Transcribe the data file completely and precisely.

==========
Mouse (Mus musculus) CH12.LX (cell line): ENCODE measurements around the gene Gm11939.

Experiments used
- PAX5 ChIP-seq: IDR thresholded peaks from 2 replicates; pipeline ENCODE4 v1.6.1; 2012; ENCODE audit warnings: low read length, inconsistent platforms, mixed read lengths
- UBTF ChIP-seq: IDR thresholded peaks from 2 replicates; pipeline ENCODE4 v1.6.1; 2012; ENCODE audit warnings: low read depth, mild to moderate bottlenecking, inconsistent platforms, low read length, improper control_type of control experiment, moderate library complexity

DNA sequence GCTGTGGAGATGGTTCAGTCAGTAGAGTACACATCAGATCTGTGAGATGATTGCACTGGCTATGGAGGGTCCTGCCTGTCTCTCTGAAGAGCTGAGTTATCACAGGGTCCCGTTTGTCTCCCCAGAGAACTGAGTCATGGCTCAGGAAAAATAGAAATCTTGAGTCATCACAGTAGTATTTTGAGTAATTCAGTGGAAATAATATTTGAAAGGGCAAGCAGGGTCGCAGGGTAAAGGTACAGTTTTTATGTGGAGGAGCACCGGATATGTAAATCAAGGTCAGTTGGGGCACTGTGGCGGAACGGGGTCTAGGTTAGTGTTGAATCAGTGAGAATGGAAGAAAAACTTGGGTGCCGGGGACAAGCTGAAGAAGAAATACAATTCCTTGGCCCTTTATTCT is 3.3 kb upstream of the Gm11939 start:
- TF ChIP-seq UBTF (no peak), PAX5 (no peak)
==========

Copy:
Mouse (Mus musculus) CH12.LX (cell line): ENCODE measurements around the gene Gm11939.

Experiments used
- PAX5 ChIP-seq: IDR thresholded peaks from 2 replicates; pipeline ENCODE4 v1.6.1; 2012; ENCODE audit warnings: low read length, inconsistent platforms, mixed read lengths
- UBTF ChIP-seq: IDR thresholded peaks from 2 replicates; pipeline ENCODE4 v1.6.1; 2012; ENCODE audit warnings: low read depth, mild to moderate bottlenecking, inconsistent platforms, low read length, improper control_type of control experiment, moderate library complexity

DNA sequence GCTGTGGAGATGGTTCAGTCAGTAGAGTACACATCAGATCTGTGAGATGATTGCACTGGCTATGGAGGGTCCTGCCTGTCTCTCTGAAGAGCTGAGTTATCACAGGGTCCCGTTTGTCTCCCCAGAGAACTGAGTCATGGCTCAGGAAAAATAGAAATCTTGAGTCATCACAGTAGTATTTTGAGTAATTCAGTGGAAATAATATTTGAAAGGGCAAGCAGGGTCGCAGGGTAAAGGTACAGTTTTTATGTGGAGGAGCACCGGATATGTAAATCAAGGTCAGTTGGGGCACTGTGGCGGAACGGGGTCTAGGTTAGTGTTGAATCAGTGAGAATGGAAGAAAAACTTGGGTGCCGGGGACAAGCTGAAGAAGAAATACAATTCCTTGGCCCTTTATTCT is 3.3 kb upstream of the Gm11939 start:
- TF ChIP-seq UBTF (no peak), PAX5 (no peak)